Russell Wilson and Co. are quite familiar with the confines of MetLife Stadium. Why? Let me humbly remind you:
The greatest day of my life. Seahawks won Super Bowl XLVIII (48 for my non-bilingual readers) at MetLife in 2014. On Sunday, they returned to the Meadowlands for the first time since their pouncing of the Broncos and made the NY Football Giants look just as bad as the San Francisco Giants in 2017, winning 24-7.
The first half went as many Seattle Seahawks football games go…poor offense, great defense, dumb penalties, and losing going into the second half. The receivers were at fault multiple times with big drops by Jimmy Graham and a bad one by Rawls on a screen pass. Play-calling around the endzone was pretty horrid too, as we had about 1200 attempts in the redzone and came away with zero points.
The Giants only score came off a Thomas Rawls fumble and a quick score on a play-action pass from Eli Manning to Evan Engram.
Engram actually looked like the best player on the field for the Giants offensively, and showed flashes of why he was picked in the first round in this years draft. Other than that, there were no positives for this Giants offense. Eli had to check down multiple times in the fourth quarter, and it seemed like the only big play they really had a chance on was a deep ball in the first quarter that Richard Sherman made a great play on to bat away.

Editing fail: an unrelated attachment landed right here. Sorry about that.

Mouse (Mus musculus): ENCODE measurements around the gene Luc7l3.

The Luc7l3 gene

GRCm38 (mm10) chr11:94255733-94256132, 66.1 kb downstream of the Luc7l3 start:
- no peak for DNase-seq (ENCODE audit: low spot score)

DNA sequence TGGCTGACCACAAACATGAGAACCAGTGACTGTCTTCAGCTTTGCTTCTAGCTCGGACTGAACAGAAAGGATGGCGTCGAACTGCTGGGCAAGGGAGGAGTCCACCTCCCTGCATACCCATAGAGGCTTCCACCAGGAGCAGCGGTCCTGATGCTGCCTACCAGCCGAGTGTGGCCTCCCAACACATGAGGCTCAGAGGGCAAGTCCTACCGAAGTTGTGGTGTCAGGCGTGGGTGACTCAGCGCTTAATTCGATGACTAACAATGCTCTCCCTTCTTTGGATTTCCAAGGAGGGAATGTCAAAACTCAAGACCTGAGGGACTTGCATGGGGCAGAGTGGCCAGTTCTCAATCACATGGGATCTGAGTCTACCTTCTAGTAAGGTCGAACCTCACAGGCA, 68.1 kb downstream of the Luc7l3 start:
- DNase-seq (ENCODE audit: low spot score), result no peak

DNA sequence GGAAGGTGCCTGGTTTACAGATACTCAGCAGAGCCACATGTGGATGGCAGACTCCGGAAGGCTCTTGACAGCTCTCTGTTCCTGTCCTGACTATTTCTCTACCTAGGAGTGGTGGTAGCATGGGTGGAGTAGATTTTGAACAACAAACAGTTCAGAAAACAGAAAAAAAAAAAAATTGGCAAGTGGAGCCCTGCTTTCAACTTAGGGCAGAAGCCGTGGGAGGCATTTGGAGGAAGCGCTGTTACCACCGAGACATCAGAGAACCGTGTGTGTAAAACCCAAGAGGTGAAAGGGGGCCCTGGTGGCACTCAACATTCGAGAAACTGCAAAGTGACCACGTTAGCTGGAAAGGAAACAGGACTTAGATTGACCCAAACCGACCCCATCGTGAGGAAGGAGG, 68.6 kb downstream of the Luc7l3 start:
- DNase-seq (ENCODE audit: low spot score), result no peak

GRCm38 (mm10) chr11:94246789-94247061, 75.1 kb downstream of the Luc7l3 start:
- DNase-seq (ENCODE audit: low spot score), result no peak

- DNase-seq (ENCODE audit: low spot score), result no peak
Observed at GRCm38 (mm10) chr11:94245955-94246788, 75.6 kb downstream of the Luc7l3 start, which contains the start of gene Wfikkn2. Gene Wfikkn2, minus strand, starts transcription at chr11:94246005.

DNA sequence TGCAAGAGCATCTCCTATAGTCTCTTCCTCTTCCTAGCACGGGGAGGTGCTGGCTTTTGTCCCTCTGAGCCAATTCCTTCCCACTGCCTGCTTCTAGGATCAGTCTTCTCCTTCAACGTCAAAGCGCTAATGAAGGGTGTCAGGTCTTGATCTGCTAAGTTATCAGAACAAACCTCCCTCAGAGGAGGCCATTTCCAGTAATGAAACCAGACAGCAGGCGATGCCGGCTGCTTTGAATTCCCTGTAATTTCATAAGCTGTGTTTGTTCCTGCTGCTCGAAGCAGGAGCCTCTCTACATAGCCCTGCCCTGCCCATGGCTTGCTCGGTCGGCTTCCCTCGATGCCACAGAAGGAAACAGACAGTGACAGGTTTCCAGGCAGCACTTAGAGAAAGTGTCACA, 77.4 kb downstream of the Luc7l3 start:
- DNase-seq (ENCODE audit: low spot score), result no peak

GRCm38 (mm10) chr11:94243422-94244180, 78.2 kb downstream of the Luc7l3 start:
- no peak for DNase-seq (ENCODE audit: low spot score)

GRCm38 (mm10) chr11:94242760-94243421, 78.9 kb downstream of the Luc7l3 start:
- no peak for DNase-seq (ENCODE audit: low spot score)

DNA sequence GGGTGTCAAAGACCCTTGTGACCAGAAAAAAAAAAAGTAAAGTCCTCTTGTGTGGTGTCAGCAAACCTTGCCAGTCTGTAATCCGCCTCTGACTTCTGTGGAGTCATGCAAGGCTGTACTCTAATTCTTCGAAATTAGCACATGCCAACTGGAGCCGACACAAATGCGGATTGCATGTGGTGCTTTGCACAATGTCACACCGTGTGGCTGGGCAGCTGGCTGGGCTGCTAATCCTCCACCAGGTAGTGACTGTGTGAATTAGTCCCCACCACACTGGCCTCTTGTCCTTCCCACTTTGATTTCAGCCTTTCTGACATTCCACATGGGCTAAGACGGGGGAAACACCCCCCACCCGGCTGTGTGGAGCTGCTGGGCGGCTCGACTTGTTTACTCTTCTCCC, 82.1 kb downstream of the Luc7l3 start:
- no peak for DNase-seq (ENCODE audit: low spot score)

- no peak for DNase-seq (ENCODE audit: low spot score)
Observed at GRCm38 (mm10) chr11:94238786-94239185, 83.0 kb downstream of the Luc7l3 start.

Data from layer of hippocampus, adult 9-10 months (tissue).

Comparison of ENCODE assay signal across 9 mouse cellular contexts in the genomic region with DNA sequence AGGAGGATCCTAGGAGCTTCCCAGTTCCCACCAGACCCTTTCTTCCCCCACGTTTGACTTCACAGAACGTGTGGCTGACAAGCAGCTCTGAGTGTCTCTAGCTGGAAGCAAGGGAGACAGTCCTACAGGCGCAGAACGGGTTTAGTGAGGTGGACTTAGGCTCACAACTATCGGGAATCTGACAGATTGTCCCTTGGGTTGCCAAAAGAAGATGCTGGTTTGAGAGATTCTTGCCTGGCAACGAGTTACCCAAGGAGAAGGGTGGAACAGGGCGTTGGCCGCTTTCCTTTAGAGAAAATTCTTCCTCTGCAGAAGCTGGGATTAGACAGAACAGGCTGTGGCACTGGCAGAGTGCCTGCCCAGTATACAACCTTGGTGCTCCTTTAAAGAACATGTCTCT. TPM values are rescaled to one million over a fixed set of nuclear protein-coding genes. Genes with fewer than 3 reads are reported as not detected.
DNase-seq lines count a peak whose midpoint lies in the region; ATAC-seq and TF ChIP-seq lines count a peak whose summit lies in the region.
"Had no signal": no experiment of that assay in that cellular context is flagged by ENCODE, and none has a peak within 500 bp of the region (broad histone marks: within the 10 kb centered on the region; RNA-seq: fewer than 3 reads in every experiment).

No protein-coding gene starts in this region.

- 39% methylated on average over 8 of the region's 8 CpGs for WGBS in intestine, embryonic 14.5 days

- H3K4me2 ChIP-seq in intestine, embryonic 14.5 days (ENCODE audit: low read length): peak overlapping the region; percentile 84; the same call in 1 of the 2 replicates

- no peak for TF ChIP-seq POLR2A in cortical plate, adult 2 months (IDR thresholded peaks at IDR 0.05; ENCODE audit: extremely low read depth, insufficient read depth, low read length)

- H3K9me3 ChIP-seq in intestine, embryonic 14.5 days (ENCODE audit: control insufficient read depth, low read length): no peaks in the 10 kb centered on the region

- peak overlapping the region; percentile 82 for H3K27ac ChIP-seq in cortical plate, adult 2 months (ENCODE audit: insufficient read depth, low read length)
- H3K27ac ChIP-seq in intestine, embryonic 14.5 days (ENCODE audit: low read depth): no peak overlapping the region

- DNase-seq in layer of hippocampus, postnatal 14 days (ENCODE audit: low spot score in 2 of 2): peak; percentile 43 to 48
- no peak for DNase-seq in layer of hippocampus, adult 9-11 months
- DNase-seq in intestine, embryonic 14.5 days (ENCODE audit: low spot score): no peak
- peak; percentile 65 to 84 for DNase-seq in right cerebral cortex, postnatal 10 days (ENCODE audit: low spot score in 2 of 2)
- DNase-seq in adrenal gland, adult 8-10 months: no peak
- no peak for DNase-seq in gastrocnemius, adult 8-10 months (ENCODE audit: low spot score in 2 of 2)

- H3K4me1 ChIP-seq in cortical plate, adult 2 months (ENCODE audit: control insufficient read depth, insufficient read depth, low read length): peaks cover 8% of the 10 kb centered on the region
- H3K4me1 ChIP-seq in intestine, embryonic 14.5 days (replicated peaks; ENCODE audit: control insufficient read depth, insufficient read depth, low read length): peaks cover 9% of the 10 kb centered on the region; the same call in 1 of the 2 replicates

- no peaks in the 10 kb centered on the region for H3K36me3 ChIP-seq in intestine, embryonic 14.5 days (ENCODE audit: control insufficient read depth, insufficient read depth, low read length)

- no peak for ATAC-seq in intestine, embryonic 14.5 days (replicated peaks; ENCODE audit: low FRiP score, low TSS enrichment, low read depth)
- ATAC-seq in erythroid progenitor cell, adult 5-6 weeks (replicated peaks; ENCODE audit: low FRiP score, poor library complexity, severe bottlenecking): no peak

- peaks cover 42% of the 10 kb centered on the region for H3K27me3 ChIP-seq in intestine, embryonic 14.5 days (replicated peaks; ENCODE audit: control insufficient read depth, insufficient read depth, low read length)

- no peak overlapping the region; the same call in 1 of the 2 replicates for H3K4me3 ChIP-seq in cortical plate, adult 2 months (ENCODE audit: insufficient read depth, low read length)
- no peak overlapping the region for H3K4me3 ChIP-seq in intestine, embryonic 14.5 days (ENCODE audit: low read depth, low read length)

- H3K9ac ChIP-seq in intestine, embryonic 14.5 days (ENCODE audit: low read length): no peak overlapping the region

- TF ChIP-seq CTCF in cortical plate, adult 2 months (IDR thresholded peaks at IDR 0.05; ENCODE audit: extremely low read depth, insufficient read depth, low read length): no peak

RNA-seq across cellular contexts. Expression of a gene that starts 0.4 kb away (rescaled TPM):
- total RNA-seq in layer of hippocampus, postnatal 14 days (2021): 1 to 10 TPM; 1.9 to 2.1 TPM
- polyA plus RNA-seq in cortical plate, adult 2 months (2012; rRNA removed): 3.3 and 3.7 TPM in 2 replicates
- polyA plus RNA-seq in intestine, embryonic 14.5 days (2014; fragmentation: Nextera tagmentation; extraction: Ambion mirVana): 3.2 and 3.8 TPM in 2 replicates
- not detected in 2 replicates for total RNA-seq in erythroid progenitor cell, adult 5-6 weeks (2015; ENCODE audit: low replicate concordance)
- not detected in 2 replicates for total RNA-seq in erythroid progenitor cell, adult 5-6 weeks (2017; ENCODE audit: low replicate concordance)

On the winning side, the Seahawks offense looked methodical in the first half, but broke out in the second half (as per usual) with great passing and a few mixed in running plays. Watching these games, I always hear the announcers compare this Seahawks team to the teams of the past, where the running game behind Marshawn Lynch was everything. This has to stop because clearly running the ball is no longer our strong suit, but keeping it as a change of pace with multiple different backs has really worked to our advantage. We know what each running back is going to give us, but the Seahawks like to keep opposing defenses on their toes as to who will be in on the next snap. Their running game has gone from chaos to organized chaos, and it seems like Pete Carroll finally has a handle on what he wants to do with Lacy, Rawls, McKissic, and Prosise (when healthy). This is a great sign moving forward, maybe not for the individual success of each back, but for the team as a whole.